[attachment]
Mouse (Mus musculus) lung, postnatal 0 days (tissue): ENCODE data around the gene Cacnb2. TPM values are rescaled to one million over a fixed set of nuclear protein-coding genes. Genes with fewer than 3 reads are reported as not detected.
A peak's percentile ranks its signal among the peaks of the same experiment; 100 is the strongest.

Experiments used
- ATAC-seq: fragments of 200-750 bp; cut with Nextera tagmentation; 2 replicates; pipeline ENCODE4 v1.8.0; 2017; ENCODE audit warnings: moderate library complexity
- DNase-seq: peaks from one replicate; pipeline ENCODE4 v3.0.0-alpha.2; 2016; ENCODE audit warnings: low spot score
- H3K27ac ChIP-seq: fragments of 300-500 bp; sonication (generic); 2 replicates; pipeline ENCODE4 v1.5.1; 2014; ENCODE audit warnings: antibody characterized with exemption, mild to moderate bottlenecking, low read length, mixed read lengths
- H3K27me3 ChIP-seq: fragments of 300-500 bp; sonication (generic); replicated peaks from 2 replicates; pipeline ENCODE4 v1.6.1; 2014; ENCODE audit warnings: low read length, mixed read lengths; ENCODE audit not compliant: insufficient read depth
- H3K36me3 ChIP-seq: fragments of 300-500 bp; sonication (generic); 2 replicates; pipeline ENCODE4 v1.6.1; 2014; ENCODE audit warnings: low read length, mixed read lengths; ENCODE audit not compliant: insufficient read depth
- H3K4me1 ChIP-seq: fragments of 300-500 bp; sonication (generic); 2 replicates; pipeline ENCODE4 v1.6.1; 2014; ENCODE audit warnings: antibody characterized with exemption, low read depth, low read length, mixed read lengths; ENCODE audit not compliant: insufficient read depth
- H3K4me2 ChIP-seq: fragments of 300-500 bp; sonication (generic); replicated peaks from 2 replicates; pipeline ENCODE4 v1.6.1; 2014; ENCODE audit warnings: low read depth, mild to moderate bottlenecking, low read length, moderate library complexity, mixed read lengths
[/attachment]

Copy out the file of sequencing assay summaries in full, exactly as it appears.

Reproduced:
Mouse (Mus musculus) lung, postnatal 0 days (tissue): ENCODE data around the gene Cacnb2. TPM values are rescaled to one million over a fixed set of nuclear protein-coding genes. Genes with fewer than 3 reads are reported as not detected.
A peak's percentile ranks its signal among the peaks of the same experiment; 100 is the strongest.

Experiments used
- ATAC-seq: fragments of 200-750 bp; cut with Nextera tagmentation; 2 replicates; pipeline ENCODE4 v1.8.0; 2017; ENCODE audit warnings: moderate library complexity
- DNase-seq: peaks from one replicate; pipeline ENCODE4 v3.0.0-alpha.2; 2016; ENCODE audit warnings: low spot score
- H3K27ac ChIP-seq: fragments of 300-500 bp; sonication (generic); 2 replicates; pipeline ENCODE4 v1.5.1; 2014; ENCODE audit warnings: antibody characterized with exemption, mild to moderate bottlenecking, low read length, mixed read lengths
- H3K27me3 ChIP-seq: fragments of 300-500 bp; sonication (generic); replicated peaks from 2 replicates; pipeline ENCODE4 v1.6.1; 2014; ENCODE audit warnings: low read length, mixed read lengths; ENCODE audit not compliant: insufficient read depth
- H3K36me3 ChIP-seq: fragments of 300-500 bp; sonication (generic); 2 replicates; pipeline ENCODE4 v1.6.1; 2014; ENCODE audit warnings: low read length, mixed read lengths; ENCODE audit not compliant: insufficient read depth
- H3K4me1 ChIP-seq: fragments of 300-500 bp; sonication (generic); 2 replicates; pipeline ENCODE4 v1.6.1; 2014; ENCODE audit warnings: antibody characterized with exemption, low read depth, low read length, mixed read lengths; ENCODE audit not compliant: insufficient read depth
- H3K4me2 ChIP-seq: fragments of 300-500 bp; sonication (generic); replicated peaks from 2 replicates; pipeline ENCODE4 v1.6.1; 2014; ENCODE audit warnings: low read depth, mild to moderate bottlenecking, low read length, moderate library complexity, mixed read lengths